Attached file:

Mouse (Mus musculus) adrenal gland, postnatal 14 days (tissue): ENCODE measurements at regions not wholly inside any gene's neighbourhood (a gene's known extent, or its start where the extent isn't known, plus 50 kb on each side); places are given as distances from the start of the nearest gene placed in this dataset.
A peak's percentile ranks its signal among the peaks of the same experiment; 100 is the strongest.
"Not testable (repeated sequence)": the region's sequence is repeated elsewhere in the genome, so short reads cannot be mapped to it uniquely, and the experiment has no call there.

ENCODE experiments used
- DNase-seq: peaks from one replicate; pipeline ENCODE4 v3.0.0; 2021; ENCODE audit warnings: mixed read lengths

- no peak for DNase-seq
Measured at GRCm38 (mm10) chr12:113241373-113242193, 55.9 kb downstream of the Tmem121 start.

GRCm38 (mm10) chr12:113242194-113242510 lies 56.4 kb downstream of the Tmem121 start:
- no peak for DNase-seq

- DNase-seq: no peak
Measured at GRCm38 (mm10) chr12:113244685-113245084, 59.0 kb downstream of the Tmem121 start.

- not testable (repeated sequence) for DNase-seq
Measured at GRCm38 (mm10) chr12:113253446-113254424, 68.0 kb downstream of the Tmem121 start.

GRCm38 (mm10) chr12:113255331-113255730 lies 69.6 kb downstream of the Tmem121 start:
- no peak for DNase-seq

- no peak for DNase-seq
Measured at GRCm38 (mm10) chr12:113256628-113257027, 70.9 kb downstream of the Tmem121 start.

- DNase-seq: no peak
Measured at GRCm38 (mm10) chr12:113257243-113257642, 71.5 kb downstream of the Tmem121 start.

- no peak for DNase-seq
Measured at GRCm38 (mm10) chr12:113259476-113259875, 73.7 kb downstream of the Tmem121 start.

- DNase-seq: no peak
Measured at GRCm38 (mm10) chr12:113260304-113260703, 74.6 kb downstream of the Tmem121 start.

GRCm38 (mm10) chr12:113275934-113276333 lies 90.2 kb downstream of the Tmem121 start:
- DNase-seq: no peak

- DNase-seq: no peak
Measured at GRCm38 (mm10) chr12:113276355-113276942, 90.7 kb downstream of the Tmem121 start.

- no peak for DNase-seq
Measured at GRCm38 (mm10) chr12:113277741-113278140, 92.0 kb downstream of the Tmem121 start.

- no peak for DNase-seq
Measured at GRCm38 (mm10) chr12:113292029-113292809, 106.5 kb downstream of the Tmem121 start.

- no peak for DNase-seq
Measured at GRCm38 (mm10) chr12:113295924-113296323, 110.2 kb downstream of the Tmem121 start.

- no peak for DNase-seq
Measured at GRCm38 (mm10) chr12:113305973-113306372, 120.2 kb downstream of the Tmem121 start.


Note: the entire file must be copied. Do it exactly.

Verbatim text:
Mouse (Mus musculus) adrenal gland, postnatal 14 days (tissue): ENCODE measurements at regions not wholly inside any gene's neighbourhood (a gene's known extent, or its start where the extent isn't known, plus 50 kb on each side); places are given as distances from the start of the nearest gene placed in this dataset.
A peak's percentile ranks its signal among the peaks of the same experiment; 100 is the strongest.
"Not testable (repeated sequence)": the region's sequence is repeated elsewhere in the genome, so short reads cannot be mapped to it uniquely, and the experiment has no call there.

ENCODE experiments used
- DNase-seq: peaks from one replicate; pipeline ENCODE4 v3.0.0; 2021; ENCODE audit warnings: mixed read lengths

- no peak for DNase-seq
Measured at GRCm38 (mm10) chr12:113241373-113242193, 55.9 kb downstream of the Tmem121 start.

GRCm38 (mm10) chr12:113242194-113242510 lies 56.4 kb downstream of the Tmem121 start:
- no peak for DNase-seq

- DNase-seq: no peak
Measured at GRCm38 (mm10) chr12:113244685-113245084, 59.0 kb downstream of the Tmem121 start.

- not testable (repeated sequence) for DNase-seq
Measured at GRCm38 (mm10) chr12:113253446-113254424, 68.0 kb downstream of the Tmem121 start.

GRCm38 (mm10) chr12:113255331-113255730 lies 69.6 kb downstream of the Tmem121 start:
- no peak for DNase-seq

- no peak for DNase-seq
Measured at GRCm38 (mm10) chr12:113256628-113257027, 70.9 kb downstream of the Tmem121 start.

- DNase-seq: no peak
Measured at GRCm38 (mm10) chr12:113257243-113257642, 71.5 kb downstream of the Tmem121 start.

- no peak for DNase-seq
Measured at GRCm38 (mm10) chr12:113259476-113259875, 73.7 kb downstream of the Tmem121 start.

- DNase-seq: no peak
Measured at GRCm38 (mm10) chr12:113260304-113260703, 74.6 kb downstream of the Tmem121 start.

GRCm38 (mm10) chr12:113275934-113276333 lies 90.2 kb downstream of the Tmem121 start:
- DNase-seq: no peak

- DNase-seq: no peak
Measured at GRCm38 (mm10) chr12:113276355-113276942, 90.7 kb downstream of the Tmem121 start.

- no peak for DNase-seq
Measured at GRCm38 (mm10) chr12:113277741-113278140, 92.0 kb downstream of the Tmem121 start.

- no peak for DNase-seq
Measured at GRCm38 (mm10) chr12:113292029-113292809, 106.5 kb downstream of the Tmem121 start.

- no peak for DNase-seq
Measured at GRCm38 (mm10) chr12:113295924-113296323, 110.2 kb downstream of the Tmem121 start.

- no peak for DNase-seq
Measured at GRCm38 (mm10) chr12:113305973-113306372, 120.2 kb downstream of the Tmem121 start.